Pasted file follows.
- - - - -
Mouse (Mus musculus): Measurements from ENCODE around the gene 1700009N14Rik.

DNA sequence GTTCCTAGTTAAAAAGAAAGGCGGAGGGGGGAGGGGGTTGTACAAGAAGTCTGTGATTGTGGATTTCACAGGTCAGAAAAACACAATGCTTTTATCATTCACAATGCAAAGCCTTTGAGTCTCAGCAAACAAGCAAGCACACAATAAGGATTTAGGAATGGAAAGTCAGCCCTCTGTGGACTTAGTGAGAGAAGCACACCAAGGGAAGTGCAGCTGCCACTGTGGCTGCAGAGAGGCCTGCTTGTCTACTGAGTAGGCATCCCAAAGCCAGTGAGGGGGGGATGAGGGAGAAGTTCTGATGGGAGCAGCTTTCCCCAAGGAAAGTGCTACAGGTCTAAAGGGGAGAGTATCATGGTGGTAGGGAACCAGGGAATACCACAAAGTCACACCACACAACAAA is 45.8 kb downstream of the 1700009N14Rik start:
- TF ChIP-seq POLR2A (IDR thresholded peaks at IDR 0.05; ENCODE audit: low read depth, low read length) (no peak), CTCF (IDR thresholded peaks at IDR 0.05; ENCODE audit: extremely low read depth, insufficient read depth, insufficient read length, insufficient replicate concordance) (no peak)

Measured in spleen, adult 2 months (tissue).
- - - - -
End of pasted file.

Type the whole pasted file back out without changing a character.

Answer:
Mouse (Mus musculus): Measurements from ENCODE around the gene 1700009N14Rik.

DNA sequence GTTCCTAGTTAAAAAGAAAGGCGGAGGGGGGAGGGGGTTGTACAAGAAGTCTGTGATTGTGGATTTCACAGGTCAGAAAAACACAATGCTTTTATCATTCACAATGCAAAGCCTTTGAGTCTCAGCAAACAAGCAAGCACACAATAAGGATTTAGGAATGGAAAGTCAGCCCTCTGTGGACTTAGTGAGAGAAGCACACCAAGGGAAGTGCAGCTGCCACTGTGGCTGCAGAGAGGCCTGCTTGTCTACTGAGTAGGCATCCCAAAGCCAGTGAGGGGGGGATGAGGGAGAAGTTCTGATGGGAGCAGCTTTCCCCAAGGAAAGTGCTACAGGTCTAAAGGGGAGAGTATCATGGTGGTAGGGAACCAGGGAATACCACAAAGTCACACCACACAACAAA is 45.8 kb downstream of the 1700009N14Rik start:
- TF ChIP-seq POLR2A (IDR thresholded peaks at IDR 0.05; ENCODE audit: low read depth, low read length) (no peak), CTCF (IDR thresholded peaks at IDR 0.05; ENCODE audit: extremely low read depth, insufficient read depth, insufficient read length, insufficient replicate concordance) (no peak)

Measured in spleen, adult 2 months (tissue).